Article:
, Volume 568, Issue 1, pp 391–402 | Cite as

Can forest fragments reset physical and water quality conditions in agricultural catchments and act as refugia for forest stream invertebrates?

  • Jon S. Harding
  • Koen Claassen
  • Niels Evers
Primary Research Paper


Forest fragments embedded within agricultural landscapes have the potential to provide a “forest reset effect” by mitigating agricultural effects on water quality, and acting as refugia and conservation reserves for aquatic species. We investigated the ability of forest fragments to reset agricultural effects using four catchments in the South Island, New Zealand. Two catchments were dominated by agricultural activities, but each had an isolated forest fragment in the lower valley, and two catchments had continuous riparian forest along the valley floor. Riffles sampled in continuous forest were generally deeper than those in agricultural and forest fragments, and not surprisingly streams in forest fragments and continuous forest received less light than those in agricultural land. All sites had circum-neutral pH, but both conductivity and temperature were significantly lower at continuous forest sites than agricultural and forest fragment sites. Taxonomic richness, Margalef’s index and numbers of Ephemeroptera, Plecoptera and Trichoptera (EPT) taxa were significantly higher in continuous forest than at forest fragment sites, but overall invertebrate densities did not differ between fragments and continuous forest. Several taxa were abundant at agricultural and forest fragment sites, but absent or at low densities in continuous forest. They included the blackfly Austrosimulium spp. and two caddisflies Pycnocentrodes sp. and Hydrobiosis parumbripennis. Conversely, the mayflies Austroclima sp. and Coloburiscus humeralis and the blepharicerid Neocurupira chiltoni were either restricted to continuous forest, or abundant in continuous forest but rare in agricultural and forest fragments. An ordination of communities separated those in agricultural and continuous forest sites, but communities at forest fragment sites were clustered among the agricultural sites. In this study forest fragments of 5–7 ha, located in the lower reaches of the catchment did not mitigate the negative upstream effects of agriculture on stream functioning. Fragment size (or riparian forest length), riparian forest width and vegetation type, and fragment location in the catchment may have critical roles in enabling forest fragments to reset the negative impacts of agriculture. Determining these characteristics of fragments has important consequences for stream remediation.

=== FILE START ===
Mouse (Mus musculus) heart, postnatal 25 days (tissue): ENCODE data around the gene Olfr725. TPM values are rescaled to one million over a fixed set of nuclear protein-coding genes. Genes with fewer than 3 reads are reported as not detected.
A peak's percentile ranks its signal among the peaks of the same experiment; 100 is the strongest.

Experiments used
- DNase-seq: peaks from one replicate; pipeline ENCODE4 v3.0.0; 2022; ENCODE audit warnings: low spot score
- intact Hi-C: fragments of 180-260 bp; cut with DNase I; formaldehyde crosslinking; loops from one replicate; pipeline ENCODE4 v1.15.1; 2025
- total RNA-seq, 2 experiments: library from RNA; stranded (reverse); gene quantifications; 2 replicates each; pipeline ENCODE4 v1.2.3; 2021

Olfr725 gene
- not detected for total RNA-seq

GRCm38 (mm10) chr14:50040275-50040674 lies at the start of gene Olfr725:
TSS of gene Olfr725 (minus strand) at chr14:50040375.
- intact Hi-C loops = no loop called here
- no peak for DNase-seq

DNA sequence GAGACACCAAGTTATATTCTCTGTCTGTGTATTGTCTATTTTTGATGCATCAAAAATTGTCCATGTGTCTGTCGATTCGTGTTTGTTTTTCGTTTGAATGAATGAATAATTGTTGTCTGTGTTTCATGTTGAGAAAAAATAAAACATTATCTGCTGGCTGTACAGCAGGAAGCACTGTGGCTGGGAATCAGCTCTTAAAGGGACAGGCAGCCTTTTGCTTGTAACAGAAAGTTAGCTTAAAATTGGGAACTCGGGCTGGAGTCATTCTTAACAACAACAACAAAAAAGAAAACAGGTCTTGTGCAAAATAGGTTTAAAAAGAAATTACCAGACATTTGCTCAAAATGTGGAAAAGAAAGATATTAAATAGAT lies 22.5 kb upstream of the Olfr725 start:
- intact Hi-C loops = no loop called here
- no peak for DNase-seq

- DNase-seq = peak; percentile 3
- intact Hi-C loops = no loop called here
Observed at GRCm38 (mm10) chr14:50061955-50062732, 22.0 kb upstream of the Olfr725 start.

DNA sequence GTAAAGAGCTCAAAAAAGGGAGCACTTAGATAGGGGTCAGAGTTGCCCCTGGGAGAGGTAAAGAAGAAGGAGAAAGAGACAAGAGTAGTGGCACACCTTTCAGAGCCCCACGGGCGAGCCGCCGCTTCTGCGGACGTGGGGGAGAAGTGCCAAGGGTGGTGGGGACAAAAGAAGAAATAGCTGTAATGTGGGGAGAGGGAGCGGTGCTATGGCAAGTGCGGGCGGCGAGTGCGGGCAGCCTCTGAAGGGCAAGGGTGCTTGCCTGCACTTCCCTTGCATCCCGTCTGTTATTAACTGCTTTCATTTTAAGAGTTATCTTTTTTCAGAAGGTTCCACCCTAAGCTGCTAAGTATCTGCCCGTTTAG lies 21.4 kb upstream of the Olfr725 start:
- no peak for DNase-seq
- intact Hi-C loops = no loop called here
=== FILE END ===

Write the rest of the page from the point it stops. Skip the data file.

streams diversity forest fragmentation reserves species richness refugia 


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Copyright information

© Springer 2006

Authors and Affiliations

  1. 1.School of Biological SciencesUniversity of CanterburyChristchurchNew Zealand
  2. 2.Department of Aquatic EcotechnologyUniversity of ZeelandVlissingenThe Netherlands

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